It would be a tough job for Disney’s Pixar to make a film anywhere near as good as Up or Wall*E and while Wreck-It Ralph isn’t anywhere near as good as those, it certainly beats the heck out of most animations these days.

Wreck-It Ralph is the bad guy from a long since passed its sell-by-date video game Fix-It Felix, Jr. He, along with all of the other video game characters inside Litwak’s Arcade, leave their daytime roles at night and travel around the digital world, free to roam other games – all joined together by Games Central Station which seems to be the insides of a multi adaptor plug.
The trailers show Ralph in a counselling session for ‘bad-guys’ (others include Pac-Man’s ghost, Zangeif from Street Fighter, Kano from Mortal Kombat, Bowser and Dr. Eggman from Sonic) and it’s here he shares the fact that he feels downtrodden and neglected and would much rather be a hero than a bad guy, and so off on his journey of self-discovery he goes.

Ralph (voiced by John C. Reily) meets a number of characters along the way including a little girl, immaculately voice by once of my favourite comedians, a cute yet very sardonic Sarah Silverman, and Calhoun, the lead character from a first person shooter called Hero’s Duty, voiced by Glee’s Jane Lynch.
As Ralph roams from world to world, we are met by a series of stunning back drops, the best of which is a Candyland from the video game Sugar Rush, which looks like a mix of Robocod and Willy Wonka’s chocolate factory.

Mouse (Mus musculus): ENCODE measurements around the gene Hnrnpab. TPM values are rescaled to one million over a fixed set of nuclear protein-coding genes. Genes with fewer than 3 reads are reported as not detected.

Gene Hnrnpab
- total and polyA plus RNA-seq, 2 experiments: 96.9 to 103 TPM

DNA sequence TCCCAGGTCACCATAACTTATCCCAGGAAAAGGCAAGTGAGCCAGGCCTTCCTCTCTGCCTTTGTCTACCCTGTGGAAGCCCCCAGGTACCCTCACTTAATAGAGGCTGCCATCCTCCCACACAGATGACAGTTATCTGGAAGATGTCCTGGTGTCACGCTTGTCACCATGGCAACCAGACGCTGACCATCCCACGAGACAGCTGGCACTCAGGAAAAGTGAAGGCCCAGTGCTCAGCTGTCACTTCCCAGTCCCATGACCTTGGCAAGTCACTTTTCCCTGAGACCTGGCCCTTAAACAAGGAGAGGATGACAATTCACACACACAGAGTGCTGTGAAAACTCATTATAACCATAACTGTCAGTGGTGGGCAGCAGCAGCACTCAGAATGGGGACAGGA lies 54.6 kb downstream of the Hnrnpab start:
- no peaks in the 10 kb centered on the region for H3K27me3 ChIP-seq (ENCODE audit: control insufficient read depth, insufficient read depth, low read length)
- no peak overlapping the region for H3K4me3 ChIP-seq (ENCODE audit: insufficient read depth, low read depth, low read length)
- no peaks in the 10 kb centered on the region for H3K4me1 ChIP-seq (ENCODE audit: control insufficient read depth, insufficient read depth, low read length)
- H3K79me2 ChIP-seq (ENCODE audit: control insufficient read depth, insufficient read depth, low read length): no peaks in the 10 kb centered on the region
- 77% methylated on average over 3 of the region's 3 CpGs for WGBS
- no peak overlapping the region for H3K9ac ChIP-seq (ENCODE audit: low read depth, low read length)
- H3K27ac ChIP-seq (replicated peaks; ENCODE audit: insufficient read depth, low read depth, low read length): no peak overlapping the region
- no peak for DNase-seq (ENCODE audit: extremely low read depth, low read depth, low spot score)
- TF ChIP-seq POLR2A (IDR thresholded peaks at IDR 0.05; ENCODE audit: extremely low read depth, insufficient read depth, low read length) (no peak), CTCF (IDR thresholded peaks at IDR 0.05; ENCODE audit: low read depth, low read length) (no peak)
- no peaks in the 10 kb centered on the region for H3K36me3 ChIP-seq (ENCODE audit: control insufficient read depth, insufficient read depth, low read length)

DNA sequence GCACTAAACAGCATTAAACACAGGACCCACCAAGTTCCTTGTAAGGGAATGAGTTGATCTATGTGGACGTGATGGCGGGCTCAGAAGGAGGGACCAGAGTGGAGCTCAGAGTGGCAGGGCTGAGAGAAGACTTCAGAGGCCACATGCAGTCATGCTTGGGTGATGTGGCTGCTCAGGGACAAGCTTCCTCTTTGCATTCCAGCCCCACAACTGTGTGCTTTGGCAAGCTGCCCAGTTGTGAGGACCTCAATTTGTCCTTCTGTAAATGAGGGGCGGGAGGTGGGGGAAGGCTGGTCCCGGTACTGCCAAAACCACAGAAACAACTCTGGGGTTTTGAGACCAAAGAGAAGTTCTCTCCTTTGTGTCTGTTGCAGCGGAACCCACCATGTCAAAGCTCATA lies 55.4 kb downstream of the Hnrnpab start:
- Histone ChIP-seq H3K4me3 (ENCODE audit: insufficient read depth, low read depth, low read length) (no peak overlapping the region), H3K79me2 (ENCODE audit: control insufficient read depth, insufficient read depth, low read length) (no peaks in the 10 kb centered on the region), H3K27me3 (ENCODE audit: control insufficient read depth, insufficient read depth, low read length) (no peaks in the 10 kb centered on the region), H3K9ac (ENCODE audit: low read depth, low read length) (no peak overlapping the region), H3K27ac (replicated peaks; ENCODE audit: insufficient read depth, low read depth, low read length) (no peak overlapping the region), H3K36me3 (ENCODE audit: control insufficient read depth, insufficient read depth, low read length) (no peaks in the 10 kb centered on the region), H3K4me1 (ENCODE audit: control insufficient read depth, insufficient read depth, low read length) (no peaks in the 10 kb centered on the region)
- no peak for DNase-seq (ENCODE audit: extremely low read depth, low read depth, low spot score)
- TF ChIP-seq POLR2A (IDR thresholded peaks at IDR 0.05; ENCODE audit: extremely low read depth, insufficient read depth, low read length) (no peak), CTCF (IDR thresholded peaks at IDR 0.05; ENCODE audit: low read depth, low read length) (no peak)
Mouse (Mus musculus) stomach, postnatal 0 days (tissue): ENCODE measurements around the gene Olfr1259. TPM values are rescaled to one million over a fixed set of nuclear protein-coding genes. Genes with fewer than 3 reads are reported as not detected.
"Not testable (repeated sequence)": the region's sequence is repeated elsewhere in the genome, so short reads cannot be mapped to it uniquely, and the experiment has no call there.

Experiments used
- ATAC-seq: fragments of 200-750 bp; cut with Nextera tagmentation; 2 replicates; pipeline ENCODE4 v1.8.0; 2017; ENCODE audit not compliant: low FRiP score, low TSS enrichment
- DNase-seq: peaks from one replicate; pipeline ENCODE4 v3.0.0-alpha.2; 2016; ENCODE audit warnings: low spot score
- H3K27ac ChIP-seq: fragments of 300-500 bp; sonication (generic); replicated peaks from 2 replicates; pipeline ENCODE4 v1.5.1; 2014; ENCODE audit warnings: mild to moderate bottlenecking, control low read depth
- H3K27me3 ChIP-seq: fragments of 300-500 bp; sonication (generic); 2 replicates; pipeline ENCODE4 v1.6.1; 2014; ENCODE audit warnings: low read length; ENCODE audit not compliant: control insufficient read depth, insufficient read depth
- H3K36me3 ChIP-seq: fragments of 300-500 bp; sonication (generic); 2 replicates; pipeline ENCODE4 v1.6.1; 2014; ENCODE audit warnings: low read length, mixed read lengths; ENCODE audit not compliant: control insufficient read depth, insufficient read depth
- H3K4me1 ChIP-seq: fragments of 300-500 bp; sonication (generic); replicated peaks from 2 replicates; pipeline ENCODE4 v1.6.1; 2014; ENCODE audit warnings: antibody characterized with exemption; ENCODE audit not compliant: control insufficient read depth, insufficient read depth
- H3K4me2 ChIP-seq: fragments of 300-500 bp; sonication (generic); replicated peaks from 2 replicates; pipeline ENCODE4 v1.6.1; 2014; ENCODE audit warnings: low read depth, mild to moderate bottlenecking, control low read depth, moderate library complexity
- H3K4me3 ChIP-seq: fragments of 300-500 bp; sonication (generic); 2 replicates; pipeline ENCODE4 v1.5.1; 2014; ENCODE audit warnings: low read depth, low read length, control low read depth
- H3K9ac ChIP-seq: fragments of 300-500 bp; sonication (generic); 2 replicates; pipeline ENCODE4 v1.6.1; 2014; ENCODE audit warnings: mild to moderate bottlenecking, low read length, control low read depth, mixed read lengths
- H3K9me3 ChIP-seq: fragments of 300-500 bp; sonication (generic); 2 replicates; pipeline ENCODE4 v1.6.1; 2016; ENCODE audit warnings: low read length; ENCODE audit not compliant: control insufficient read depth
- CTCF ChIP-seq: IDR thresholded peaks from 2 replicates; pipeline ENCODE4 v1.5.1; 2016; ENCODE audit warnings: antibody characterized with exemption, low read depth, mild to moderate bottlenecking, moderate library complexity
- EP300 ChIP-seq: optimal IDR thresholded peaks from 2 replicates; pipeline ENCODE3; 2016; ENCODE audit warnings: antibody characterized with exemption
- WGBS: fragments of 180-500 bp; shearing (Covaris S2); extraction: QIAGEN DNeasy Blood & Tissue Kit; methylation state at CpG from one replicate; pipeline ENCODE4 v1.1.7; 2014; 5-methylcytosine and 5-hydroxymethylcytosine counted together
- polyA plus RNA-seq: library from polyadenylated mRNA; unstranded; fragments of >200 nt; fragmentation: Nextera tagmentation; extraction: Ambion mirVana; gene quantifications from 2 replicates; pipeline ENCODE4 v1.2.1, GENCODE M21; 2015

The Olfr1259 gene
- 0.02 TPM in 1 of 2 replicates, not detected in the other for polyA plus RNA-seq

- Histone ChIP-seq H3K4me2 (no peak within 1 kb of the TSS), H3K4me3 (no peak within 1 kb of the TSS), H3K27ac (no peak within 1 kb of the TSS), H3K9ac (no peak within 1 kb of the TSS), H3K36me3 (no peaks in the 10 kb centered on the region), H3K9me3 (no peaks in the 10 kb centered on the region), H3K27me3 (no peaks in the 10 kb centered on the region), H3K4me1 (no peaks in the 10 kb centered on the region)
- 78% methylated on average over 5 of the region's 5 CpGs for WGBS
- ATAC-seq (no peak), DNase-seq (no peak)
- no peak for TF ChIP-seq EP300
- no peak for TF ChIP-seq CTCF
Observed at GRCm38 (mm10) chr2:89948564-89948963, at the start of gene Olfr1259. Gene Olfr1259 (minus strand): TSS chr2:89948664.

They also meet the not-to-be trusted King Candy, who comes across like the Wizard of Oz and in fact that is where a lot of the films references points lay, along with a reference to Alien.

It’s great to see all of the nods to famous games of the past, especially Q*bert and there is even a famous dubstep DJ squeeze into one nightclub scene. The fight scene is a little too busy for the sake of it and sometimes I actually thought that Ralph was played by Seth Rogan; even Ralph looked a little like him. All in all it is a pretty enjoyable film with a cutesy moral about self-acceptance.

I went for an early showing of the film which just so happen to be 3D. I’m not a fan of 3D, the majority of films do not benefit from it and it is just a gimmick to make money. In all 3D films, the effects dulls the colour and that cannot be a good thing, especially in a Pixar film when colour is everything. Here the 3D does just that and other than the fight or race sequences, there is not much 3D there. Go see the much brighter vivid 2D version and save a quid!

And as always with a Pixar film, accompanying it is a short film, this time an absolutely stunning silent black and white animation called Paper Man which deserved five stars in itself. A nostalgic film about love at first sight and paper planes. It felt like Wall*E and was lovely. Go see!!!

SCORE: 4/5

Dir: Rich Moore. 108 mins
Starring John C. Reilly, Sarah Silverman, Jack McBrayer, Jane Lynch

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